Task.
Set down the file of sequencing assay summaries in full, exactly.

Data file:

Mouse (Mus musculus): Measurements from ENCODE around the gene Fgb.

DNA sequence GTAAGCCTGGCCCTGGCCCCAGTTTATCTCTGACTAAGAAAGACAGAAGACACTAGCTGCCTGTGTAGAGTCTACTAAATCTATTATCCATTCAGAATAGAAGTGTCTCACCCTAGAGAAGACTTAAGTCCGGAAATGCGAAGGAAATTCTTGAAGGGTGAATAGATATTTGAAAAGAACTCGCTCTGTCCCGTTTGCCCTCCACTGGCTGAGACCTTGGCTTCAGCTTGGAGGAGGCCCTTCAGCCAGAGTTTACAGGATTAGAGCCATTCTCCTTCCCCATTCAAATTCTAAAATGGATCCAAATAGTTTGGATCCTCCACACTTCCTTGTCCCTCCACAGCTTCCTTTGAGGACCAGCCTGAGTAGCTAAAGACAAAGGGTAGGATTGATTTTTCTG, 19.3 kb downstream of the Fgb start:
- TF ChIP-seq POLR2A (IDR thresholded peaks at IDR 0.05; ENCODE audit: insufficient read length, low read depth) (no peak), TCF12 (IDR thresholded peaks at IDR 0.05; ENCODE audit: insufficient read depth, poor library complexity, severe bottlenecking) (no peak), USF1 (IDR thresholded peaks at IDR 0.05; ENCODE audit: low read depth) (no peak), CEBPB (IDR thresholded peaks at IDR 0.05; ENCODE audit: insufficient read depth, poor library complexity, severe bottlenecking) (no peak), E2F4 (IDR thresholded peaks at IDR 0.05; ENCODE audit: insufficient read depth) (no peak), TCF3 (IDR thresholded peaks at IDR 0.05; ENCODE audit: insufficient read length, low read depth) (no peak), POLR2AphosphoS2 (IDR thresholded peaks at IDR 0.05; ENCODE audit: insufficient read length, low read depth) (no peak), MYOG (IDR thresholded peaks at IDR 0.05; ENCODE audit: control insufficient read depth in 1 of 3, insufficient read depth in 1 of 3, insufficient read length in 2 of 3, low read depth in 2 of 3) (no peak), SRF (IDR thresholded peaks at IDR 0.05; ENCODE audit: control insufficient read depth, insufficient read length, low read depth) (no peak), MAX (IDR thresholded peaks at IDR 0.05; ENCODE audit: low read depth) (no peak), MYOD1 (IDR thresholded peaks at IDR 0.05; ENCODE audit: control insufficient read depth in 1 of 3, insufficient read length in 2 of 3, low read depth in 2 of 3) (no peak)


Mouse (Mus musculus): Measurements from ENCODE around the gene Fgb.

DNA sequence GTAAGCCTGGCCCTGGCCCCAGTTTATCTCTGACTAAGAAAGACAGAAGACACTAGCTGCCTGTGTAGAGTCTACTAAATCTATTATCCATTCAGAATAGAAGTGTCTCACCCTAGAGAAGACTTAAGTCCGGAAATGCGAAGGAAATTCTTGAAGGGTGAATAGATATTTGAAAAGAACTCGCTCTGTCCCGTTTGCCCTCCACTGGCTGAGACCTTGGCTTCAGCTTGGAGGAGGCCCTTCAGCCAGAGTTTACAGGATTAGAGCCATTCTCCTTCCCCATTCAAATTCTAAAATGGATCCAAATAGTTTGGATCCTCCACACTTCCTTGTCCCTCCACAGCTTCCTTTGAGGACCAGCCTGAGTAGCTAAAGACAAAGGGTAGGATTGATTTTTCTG, 19.3 kb downstream of the Fgb start:
- TF ChIP-seq POLR2A (IDR thresholded peaks at IDR 0.05; ENCODE audit: insufficient read length, low read depth) (no peak), TCF12 (IDR thresholded peaks at IDR 0.05; ENCODE audit: insufficient read depth, poor library complexity, severe bottlenecking) (no peak), USF1 (IDR thresholded peaks at IDR 0.05; ENCODE audit: low read depth) (no peak), CEBPB (IDR thresholded peaks at IDR 0.05; ENCODE audit: insufficient read depth, poor library complexity, severe bottlenecking) (no peak), E2F4 (IDR thresholded peaks at IDR 0.05; ENCODE audit: insufficient read depth) (no peak), TCF3 (IDR thresholded peaks at IDR 0.05; ENCODE audit: insufficient read length, low read depth) (no peak), POLR2AphosphoS2 (IDR thresholded peaks at IDR 0.05; ENCODE audit: insufficient read length, low read depth) (no peak), MYOG (IDR thresholded peaks at IDR 0.05; ENCODE audit: control insufficient read depth in 1 of 3, insufficient read depth in 1 of 3, insufficient read length in 2 of 3, low read depth in 2 of 3) (no peak), SRF (IDR thresholded peaks at IDR 0.05; ENCODE audit: control insufficient read depth, insufficient read length, low read depth) (no peak), MAX (IDR thresholded peaks at IDR 0.05; ENCODE audit: low read depth) (no peak), MYOD1 (IDR thresholded peaks at IDR 0.05; ENCODE audit: control insufficient read depth in 1 of 3, insufficient read length in 2 of 3, low read depth in 2 of 3) (no peak)